18. The ONS gave examples of potential disputes[18] including those relating to maintenance provisions for a child, or a situation where the mother fears that the named father, being a foreign national, may obtain a passport for the child in order to take the child out of the country. Another example given by the department concerns matters of inheritance.

19. The proposal would prevent any injustice in the situation where one of the qualified informants or credible person is deceased, refusing to co-operate or is unable to make a statutory declaration, for example for reasons of inaccessibility.

20. The Notaries' Society, in their response to the consultation paper, suggested the addition of statutory declarations made before a notary public who has judicial obligations beyond those normally accorded to a solicitor or commissioner for oaths, to be sufficient to effect a correction to the register. The Society argued that this would be a more simple procedure which would have the added benefit of being less costly than an application to the Court for an order. This recommendation was rejected by the Government on the grounds that any necessary protection would be weakened. The proposal did not envisage that separate procedures would be instituted for courts to consider applications for corrections independent of other proceedings. Any court order would arise out of the main proceedings between the parties.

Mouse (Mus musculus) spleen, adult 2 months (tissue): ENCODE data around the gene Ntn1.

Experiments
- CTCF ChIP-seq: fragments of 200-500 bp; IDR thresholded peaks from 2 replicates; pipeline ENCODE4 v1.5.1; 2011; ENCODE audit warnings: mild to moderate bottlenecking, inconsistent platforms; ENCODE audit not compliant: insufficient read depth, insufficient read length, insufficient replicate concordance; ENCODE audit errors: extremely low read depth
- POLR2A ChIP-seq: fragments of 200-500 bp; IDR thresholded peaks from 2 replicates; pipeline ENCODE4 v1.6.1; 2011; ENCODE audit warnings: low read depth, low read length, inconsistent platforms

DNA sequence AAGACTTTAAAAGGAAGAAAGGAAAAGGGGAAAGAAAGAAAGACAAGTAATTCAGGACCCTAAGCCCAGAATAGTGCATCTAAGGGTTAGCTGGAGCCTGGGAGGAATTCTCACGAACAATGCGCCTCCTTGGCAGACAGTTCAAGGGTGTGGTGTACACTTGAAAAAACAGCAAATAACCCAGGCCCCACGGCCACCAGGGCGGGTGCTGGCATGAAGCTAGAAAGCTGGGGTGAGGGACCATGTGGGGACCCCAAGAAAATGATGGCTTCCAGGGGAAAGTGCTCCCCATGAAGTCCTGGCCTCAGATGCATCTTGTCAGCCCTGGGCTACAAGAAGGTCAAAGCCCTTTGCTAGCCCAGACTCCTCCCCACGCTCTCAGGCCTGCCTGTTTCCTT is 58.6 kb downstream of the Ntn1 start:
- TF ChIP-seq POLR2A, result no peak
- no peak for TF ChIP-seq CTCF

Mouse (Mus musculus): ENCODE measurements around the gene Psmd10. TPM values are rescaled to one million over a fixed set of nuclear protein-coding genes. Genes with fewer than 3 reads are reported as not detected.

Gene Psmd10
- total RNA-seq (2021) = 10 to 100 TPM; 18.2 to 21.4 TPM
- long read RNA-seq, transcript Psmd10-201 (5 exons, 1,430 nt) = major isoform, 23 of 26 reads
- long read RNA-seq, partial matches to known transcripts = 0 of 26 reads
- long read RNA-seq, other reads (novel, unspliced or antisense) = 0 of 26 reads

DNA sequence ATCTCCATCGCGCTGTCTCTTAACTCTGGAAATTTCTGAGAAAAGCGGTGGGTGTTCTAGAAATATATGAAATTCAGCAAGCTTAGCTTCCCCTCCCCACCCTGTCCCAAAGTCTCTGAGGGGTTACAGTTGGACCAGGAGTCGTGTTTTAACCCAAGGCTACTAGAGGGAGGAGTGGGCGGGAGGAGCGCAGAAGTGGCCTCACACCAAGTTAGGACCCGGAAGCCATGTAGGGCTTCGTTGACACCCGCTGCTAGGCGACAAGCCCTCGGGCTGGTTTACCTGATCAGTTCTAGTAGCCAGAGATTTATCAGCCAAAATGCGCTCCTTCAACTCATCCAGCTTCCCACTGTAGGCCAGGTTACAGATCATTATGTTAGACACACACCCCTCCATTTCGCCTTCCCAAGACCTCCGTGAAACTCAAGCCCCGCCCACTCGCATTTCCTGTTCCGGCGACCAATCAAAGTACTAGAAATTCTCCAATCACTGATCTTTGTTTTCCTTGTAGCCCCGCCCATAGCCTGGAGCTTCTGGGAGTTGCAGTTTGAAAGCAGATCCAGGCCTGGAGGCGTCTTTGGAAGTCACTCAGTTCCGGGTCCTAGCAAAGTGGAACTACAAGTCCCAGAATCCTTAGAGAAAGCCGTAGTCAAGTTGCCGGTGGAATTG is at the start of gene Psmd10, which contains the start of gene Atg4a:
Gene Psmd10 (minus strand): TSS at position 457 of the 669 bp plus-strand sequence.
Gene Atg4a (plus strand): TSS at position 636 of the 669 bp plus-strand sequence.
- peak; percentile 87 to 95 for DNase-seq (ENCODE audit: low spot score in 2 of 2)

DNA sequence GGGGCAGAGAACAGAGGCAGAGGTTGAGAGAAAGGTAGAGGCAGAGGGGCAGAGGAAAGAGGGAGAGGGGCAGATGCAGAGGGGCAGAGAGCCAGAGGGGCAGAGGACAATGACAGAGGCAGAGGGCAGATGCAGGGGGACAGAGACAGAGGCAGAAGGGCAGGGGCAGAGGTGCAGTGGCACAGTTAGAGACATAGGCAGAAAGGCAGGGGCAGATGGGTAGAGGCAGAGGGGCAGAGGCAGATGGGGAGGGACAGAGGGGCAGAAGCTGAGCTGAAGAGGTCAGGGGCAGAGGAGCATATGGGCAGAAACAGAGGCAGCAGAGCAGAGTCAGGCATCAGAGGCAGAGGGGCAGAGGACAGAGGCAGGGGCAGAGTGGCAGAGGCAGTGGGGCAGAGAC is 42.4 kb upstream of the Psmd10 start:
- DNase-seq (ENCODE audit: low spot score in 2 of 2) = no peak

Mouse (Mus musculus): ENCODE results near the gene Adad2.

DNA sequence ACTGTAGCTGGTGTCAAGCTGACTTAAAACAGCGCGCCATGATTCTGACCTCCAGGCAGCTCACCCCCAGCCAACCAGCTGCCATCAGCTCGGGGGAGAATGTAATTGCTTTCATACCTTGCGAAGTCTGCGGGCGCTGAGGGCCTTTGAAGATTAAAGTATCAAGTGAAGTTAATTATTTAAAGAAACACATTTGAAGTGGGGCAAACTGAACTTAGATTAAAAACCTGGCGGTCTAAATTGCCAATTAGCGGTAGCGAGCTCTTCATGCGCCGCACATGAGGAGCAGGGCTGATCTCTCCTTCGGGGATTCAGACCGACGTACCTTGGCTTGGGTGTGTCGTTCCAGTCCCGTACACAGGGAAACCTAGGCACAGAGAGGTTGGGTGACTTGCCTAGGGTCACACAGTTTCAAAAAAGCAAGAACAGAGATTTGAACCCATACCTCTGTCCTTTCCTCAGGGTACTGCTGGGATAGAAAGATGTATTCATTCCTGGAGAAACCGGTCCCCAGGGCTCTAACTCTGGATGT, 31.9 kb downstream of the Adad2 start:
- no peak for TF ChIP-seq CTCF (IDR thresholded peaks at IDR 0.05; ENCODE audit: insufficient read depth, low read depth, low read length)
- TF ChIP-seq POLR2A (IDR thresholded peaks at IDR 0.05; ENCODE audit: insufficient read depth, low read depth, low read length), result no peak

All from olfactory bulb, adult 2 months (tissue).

21. The financial implications of the proposal are not significant. The court finding in the form of a court order is likely to arise as an ancillary aspect to pre-existing judicial proceedings, for example, divorce or maintenance proceedings. Since corrections to registers are free, no burdensome financial implications are expected.